A research team from IT in Aveiro has developed a photonic processor that should allow accessing the internet even in the most remote areas of the planet. Bringing the Internet to half the world's population excluded from the global network is the main goal of the paper recently published in the prestigious journal Nature Communications.
"The work presented at Nature Communications was the first real-time demonstration of a photonic processor capable of processing four input signals, each at 1 gigabit per second and a frequency of 28 gigahertz, embedded in a satellite-based communication for receiving data, "said Vanessa Duarte, Miguel Drummond, João Prata and Rogério Nogueira, all researchers from IT. Also, the processor is scalable to many more signals, thus demonstrating that "photonic technologies can ultimately raise quality and reduce the costs of satellite services to the same levels of optical fiber."
This processor, envisaged for the new generation of telecommunications satellites, besides having a lower weight as well a much smaller cost and energy consumption when compared to the current processors, can increase the capacity of data transmission and, highly important, give the satellite flexible coverage.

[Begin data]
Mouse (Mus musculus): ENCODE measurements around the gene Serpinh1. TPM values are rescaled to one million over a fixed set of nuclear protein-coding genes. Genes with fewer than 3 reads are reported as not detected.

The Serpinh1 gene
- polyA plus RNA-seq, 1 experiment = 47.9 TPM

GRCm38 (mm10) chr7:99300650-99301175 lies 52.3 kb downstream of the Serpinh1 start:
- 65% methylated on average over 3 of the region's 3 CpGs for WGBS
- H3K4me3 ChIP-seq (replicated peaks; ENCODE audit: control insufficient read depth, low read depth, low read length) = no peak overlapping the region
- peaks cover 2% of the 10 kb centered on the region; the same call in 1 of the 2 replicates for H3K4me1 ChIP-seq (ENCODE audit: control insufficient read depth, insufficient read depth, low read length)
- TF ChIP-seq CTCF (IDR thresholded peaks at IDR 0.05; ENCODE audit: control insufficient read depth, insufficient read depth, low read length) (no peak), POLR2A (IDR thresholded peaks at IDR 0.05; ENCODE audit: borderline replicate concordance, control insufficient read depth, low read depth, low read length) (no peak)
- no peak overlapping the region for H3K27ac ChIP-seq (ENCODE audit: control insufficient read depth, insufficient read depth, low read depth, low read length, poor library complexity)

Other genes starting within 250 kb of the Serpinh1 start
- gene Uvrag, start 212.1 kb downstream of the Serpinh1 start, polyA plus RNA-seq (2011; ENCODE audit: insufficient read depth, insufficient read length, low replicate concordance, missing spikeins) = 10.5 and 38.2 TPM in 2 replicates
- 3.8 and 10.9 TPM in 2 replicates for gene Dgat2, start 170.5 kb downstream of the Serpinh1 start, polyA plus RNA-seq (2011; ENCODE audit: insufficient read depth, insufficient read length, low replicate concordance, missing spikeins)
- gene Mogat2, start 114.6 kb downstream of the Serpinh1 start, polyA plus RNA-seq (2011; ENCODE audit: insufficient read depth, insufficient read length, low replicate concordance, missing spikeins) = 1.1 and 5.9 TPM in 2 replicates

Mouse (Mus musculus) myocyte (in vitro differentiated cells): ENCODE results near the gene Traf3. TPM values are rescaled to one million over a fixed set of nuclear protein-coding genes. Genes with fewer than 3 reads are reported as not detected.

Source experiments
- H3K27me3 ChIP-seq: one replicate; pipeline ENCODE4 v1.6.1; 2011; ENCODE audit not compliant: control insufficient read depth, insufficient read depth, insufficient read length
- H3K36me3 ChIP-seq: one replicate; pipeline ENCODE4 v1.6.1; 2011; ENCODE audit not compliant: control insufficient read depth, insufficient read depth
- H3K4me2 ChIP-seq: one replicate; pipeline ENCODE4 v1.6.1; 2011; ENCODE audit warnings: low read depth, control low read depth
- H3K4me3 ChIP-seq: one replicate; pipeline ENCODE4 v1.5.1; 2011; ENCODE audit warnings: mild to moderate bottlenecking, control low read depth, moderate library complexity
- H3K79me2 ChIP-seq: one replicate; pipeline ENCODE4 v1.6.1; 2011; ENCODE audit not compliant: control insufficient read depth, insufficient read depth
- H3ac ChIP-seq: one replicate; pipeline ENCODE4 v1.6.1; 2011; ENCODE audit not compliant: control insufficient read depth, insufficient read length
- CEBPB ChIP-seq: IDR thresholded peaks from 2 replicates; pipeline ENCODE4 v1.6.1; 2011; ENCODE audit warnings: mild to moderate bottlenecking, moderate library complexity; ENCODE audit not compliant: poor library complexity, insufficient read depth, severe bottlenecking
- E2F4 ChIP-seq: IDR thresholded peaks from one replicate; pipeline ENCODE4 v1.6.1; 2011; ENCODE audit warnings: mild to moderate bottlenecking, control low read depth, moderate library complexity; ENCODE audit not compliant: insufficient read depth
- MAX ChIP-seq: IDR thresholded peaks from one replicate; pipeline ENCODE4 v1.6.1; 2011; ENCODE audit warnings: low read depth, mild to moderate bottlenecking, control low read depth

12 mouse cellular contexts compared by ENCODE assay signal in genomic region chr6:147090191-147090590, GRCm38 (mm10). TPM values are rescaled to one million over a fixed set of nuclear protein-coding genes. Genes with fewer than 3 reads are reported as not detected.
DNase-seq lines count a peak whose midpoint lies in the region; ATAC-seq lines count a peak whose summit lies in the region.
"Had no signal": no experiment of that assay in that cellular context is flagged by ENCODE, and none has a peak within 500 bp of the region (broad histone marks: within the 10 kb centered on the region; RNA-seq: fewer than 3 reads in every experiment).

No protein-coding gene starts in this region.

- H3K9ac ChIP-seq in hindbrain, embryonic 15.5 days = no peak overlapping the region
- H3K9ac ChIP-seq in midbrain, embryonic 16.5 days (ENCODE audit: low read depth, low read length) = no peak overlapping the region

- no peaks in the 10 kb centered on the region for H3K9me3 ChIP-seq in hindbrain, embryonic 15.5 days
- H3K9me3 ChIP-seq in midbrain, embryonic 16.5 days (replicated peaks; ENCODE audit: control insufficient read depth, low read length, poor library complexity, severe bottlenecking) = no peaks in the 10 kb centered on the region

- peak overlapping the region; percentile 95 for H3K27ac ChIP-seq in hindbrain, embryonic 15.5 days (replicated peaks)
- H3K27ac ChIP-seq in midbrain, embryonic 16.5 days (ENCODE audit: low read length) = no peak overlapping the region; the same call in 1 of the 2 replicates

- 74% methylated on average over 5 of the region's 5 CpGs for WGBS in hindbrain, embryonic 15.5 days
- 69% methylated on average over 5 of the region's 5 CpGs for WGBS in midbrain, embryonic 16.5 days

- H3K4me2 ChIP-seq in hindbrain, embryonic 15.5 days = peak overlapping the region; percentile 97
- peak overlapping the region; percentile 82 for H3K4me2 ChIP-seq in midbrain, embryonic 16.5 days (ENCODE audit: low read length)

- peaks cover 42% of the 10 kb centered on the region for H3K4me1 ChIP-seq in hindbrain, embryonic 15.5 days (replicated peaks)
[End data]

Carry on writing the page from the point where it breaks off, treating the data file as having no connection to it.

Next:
"The launch of new generation satellites will fill the existing digital gap and bring the Internet to rural and remote sites where it does not exist," explains Miguel Drummond. Additionally, the researcher adds, "this innovation also opens the way for introducing emerging technologies in satellite communication services, namely 5G and IoT services".
The article, now published in Nature Communications, follows the previous study of a photonic processor for a new generation of communication satellites, winner of the innovation prize Altice International Innovation Award 2018, and the Born from Knowledge Awards, delivered by the National Agency of Innovation.
On the Photo (from left to right): Rogério Nogueira, Vanessa Duarte and Miguel Drummond [photo courtesy of UA online)